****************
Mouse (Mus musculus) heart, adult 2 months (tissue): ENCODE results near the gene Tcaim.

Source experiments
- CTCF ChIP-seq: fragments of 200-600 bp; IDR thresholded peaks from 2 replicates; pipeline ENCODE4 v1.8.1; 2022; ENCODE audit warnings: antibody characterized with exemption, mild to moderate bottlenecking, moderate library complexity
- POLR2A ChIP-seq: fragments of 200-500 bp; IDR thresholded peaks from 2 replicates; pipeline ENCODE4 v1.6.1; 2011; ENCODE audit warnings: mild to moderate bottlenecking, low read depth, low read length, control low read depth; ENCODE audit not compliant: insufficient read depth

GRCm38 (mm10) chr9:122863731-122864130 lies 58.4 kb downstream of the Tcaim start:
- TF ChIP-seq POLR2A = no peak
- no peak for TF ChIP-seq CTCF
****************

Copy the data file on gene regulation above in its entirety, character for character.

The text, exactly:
Mouse (Mus musculus) heart, adult 2 months (tissue): ENCODE results near the gene Tcaim.

Source experiments
- CTCF ChIP-seq: fragments of 200-600 bp; IDR thresholded peaks from 2 replicates; pipeline ENCODE4 v1.8.1; 2022; ENCODE audit warnings: antibody characterized with exemption, mild to moderate bottlenecking, moderate library complexity
- POLR2A ChIP-seq: fragments of 200-500 bp; IDR thresholded peaks from 2 replicates; pipeline ENCODE4 v1.6.1; 2011; ENCODE audit warnings: mild to moderate bottlenecking, low read depth, low read length, control low read depth; ENCODE audit not compliant: insufficient read depth

GRCm38 (mm10) chr9:122863731-122864130 lies 58.4 kb downstream of the Tcaim start:
- TF ChIP-seq POLR2A = no peak
- no peak for TF ChIP-seq CTCF